Roll Call: Latest News on Capitol Hill, Congress, Politics and Elections
July 25, 2014

Abraham Lincoln Never Did This: Cyclocross at the Old Soldiers Home

DCCX102113 445x302 Abraham Lincoln Never Did This: Cyclocross at the Old Soldiers Home

A few riders in the DCCX Super 8 race got into the spirit of the season with Halloween costumes. (Douglas Graham/CQ Roll Call)

The Armed Services Retirement Home in Washington, D.C., has provided respite for the country’s bravest members of the military since its establishment in 1851. It was even the summertime quarters of President Abraham Lincoln. But the historical site has never seen anything quite like the DCCX Super 8 cyclocross race that sped through the grounds on Sunday.

Cyclocross, a bicycle race that consists of several laps on hilly terrain and multiple course surfaces, basically combines bicycling and obstacle course foot racing. Riders streak through stretches of asphalt or dirt until they hit a set of uphill steps or natural barriers that compel the racers to dismount and carry their bikes around the obstruction. The riders use fairly lightweight bikes, but it’s still a real endurance and coordination contest.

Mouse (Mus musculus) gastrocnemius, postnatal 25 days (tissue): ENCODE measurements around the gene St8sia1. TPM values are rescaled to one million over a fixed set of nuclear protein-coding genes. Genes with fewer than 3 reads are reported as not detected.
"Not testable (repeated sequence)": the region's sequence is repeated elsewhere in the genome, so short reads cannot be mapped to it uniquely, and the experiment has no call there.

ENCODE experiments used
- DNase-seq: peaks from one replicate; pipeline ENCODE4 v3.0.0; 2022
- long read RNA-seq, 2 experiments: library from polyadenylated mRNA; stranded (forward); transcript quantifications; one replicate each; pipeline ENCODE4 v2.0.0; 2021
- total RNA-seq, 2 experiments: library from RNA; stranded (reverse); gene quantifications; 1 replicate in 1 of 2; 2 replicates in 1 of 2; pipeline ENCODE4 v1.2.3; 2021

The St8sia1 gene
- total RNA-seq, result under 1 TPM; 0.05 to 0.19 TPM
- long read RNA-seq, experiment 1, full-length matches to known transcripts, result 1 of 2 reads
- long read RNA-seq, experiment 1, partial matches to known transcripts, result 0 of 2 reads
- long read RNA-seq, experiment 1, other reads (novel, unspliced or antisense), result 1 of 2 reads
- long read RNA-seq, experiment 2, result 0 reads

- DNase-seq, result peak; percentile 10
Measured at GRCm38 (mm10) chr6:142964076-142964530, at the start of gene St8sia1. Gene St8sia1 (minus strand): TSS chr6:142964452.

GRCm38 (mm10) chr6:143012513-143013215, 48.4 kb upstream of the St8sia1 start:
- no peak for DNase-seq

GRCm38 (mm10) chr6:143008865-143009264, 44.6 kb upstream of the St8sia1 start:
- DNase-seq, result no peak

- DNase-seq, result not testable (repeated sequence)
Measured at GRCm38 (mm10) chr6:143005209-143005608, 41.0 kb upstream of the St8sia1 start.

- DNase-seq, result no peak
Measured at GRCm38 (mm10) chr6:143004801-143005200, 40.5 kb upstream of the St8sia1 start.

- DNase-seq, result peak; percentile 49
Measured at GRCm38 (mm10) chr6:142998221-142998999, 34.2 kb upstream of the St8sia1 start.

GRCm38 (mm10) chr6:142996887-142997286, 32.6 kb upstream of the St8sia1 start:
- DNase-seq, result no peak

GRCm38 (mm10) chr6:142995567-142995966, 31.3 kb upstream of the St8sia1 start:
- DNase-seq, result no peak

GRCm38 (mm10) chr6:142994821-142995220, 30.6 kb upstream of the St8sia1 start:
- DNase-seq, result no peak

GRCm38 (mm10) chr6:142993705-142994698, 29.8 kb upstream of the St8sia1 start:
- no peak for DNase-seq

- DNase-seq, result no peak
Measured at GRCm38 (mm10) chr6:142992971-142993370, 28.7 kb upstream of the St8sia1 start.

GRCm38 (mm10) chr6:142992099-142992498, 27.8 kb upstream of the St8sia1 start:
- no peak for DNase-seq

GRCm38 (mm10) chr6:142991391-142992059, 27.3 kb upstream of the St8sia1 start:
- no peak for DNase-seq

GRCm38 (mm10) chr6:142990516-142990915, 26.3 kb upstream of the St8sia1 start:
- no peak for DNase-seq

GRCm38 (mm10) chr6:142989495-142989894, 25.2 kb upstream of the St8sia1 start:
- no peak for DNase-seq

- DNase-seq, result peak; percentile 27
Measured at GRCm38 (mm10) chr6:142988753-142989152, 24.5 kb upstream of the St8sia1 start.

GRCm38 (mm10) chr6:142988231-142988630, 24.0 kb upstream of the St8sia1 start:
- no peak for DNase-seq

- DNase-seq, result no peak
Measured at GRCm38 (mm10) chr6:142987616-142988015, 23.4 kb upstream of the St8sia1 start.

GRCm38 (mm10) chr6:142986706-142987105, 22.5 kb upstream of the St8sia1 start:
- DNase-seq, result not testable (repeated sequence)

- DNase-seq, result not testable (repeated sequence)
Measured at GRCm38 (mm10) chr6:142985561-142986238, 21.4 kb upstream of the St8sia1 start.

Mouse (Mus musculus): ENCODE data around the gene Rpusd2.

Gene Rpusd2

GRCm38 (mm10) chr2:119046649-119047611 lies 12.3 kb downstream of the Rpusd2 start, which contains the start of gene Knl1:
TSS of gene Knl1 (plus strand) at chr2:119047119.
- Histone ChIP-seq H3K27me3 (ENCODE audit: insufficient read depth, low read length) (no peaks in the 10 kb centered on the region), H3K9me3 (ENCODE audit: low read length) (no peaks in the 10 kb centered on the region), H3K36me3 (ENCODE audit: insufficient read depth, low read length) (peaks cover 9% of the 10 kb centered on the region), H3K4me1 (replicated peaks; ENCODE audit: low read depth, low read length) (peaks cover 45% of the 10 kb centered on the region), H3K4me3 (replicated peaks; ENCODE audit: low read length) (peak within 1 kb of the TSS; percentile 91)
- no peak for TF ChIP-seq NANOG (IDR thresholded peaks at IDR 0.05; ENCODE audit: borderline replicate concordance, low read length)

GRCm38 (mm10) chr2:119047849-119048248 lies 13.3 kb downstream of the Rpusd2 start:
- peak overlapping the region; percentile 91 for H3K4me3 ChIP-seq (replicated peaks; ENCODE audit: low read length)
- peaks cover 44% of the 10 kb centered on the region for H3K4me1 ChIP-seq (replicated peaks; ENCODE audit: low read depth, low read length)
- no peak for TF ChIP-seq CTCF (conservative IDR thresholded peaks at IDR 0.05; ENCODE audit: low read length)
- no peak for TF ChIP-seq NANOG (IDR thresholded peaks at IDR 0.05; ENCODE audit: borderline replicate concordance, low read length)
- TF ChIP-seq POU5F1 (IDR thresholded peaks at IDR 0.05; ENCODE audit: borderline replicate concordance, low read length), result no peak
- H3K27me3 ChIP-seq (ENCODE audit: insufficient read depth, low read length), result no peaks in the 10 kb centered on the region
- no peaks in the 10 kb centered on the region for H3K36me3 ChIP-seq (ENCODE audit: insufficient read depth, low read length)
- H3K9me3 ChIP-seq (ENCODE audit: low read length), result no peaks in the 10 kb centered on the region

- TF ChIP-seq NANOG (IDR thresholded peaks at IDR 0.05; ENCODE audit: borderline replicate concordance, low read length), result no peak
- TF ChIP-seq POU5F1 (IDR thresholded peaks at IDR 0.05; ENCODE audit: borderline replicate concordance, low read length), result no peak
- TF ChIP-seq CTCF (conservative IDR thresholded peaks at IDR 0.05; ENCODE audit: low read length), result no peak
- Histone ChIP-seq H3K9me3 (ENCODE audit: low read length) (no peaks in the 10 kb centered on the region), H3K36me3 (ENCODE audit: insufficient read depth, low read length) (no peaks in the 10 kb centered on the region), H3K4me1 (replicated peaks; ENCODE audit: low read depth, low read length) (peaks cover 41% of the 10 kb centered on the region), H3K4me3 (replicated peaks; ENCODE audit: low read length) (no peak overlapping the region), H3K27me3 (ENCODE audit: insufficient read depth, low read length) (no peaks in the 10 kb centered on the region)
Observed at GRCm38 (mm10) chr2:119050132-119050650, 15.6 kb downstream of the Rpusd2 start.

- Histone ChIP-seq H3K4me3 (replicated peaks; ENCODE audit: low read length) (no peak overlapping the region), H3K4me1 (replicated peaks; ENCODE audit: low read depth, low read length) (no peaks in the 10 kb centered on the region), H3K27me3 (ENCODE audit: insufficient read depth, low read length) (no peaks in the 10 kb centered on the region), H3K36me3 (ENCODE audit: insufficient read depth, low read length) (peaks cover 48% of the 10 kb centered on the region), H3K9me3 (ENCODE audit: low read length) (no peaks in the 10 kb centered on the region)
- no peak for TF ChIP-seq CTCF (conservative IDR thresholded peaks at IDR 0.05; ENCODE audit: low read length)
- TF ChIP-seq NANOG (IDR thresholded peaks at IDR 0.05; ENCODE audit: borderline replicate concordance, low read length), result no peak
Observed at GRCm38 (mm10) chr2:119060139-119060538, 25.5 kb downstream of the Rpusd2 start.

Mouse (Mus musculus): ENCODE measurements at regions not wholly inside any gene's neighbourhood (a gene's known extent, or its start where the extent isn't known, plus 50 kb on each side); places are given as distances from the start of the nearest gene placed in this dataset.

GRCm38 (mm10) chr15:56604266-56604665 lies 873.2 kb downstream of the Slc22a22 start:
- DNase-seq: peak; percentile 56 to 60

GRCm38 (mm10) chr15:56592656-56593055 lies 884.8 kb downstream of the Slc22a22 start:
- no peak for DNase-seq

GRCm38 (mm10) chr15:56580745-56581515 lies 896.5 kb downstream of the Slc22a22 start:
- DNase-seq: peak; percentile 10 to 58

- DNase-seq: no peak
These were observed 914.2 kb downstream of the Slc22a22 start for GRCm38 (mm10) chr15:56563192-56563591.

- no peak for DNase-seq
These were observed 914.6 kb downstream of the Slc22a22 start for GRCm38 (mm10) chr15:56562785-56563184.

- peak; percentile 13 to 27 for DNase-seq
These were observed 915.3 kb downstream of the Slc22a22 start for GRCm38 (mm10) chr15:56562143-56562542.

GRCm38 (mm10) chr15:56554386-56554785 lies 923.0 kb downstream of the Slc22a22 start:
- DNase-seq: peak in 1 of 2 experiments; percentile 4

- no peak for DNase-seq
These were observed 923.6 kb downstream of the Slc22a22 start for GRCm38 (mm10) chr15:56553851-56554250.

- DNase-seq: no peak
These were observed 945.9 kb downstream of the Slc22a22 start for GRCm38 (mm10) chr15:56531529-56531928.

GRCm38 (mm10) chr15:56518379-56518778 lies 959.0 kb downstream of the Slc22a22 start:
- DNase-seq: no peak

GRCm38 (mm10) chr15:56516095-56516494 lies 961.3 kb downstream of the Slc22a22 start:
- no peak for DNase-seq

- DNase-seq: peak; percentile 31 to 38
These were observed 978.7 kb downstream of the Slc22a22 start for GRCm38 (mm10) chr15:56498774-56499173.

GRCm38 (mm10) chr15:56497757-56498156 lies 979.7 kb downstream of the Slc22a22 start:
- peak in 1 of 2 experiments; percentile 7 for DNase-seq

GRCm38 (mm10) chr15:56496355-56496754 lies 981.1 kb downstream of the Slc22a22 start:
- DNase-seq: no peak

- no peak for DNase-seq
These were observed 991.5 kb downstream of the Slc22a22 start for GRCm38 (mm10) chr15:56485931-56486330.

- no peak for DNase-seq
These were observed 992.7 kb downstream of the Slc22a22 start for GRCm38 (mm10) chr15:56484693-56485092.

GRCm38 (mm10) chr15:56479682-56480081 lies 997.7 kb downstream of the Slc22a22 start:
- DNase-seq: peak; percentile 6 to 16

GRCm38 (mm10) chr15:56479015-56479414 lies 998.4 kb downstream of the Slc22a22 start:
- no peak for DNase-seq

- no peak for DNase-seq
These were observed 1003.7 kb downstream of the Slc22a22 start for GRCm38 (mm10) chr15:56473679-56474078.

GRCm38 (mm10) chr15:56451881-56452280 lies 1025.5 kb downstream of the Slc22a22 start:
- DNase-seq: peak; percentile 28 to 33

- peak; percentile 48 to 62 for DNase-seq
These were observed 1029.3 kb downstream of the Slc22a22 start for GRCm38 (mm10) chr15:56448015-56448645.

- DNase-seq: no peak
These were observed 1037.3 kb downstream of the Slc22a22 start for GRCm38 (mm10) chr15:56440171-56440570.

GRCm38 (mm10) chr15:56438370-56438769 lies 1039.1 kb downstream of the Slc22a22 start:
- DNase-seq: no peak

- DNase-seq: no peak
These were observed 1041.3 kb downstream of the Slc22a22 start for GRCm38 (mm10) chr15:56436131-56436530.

The DCCX is one of the largest cyclocross events in the eastern United States, according to race organizers, with about 850 racers and 50 children competing in this year’s showing of the sport, which is still in its relative youth.

“Let’s go, angry old men,” the public announcer said to motivate the masses in the 35 and over and 45 and over men’s race, shortly after 8 a.m.

“There are kids on the course,” the PA said a little later. “Do not ride backwards down the stairs. Bad parents,” he admonished. The comments give an idea of the fun tone at the event. Halloween costumes were prevalent — neo-pro Justin Mauch dressed as Sacha Baron Cohen’s immortal character Borat for his race. A mariachi band serenaded racers at one of the hairpin turns on the course.

2DCCX102113 225x335 Abraham Lincoln Never Did This: Cyclocross at the Old Soldiers Home

(Douglas Graham/CQ Roll Call)

Lincoln lived at what is now called the Lincoln Cottage on the grounds of the Armed Services Retirement Home, and historians have speculated that he might have finished the last draft of the Emancipation Proclamation while there. We can’t help but think he would have approved of DCCX.

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